A Day in the Life of 3G
How We Tested and What the Ratings Mean
We decided to test the three major 3G cellular wireless broadband providers in 13 U.S. cities that we judged to be broadly representative of the locales where most customers are likely to use these services. In each city, we randomly chose 20 test locations, evenly distributed over the metropolitan area. We performed all of our tests inside a parked car.
We created a 1-minute stress test to evaluate the quality and performance of the wireless service. We tested network delay, upload speed, download speed, and reliability, as well as the correlation between "bars of service" and network performance.
We conducted the tests using industry-standard wireless-testing software (Ixia Chariot) running on a Windows XP SP3 laptop. We tested on a laptop, rather than on a smartphone, because we needed the laptop's processing power to run Ixia's rigorous 1-minute tests, and because a laptop can test the strengths and weaknesses of the network more accurately than a cell phone can. To connect to each network, we used the latest USB modem from each vendor: AT&T's USBConnect Option Quicksilver, Sprint's Sierra Wireless USB 598, and Verizon Wireless's Novatel Wireless USB 727. All of the client adapters we used came from the respective vendors and were recommended by the outlets where we purchased them.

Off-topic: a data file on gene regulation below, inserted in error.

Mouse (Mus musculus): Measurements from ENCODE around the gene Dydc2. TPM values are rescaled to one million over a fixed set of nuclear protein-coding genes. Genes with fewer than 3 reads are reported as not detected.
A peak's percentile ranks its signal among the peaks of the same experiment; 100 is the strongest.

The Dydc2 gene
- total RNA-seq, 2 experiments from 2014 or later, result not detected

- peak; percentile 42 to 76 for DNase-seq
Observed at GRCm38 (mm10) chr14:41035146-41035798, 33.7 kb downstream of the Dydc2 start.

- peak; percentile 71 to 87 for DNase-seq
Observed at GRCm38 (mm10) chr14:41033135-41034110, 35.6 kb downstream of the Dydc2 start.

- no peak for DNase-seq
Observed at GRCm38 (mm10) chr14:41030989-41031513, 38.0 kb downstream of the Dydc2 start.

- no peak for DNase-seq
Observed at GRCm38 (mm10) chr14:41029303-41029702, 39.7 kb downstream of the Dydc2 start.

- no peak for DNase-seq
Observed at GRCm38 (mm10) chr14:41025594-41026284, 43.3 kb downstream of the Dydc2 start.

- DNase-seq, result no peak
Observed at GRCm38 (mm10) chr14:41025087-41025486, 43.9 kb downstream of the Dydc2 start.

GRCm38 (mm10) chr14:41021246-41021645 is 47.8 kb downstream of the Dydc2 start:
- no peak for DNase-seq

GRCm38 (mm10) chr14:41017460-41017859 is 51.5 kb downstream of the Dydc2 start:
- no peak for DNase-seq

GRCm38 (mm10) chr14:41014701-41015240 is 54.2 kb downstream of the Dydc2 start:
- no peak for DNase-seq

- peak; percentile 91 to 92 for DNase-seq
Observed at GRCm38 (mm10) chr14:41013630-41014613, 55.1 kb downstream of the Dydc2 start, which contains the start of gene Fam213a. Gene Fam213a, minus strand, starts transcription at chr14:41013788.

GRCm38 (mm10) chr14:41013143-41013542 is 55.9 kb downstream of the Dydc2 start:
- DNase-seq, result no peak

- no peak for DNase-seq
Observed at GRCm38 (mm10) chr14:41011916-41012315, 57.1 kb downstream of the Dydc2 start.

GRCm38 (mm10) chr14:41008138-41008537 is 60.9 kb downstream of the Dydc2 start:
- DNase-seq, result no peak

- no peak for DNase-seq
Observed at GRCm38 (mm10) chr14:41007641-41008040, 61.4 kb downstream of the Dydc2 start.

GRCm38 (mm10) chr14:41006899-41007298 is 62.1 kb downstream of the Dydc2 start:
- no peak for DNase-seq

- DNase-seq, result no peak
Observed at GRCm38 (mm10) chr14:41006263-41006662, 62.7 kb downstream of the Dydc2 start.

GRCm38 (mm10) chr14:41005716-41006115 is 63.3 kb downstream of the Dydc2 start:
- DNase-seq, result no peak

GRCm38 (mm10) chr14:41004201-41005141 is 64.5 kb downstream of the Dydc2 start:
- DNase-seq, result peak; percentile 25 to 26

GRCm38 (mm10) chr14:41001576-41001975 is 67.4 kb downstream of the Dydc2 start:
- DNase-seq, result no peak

Download speed: the average speed (in kilobits per second) at which we downloaded random data from a known Internet server during a 1-minute streaming test.
Upload speed: the average speed (in kilobits per second) at which we uploaded random data to a known Internet server during a 1-minute streaming test.
Reliability: the percentage of tests for a given city in which we could detect a signal, connect at a reasonable speed (faster than dial-up), and sustain an uninterrupted connection for the duration of a 1-minute streaming test.
Illustrations by Keith Negley.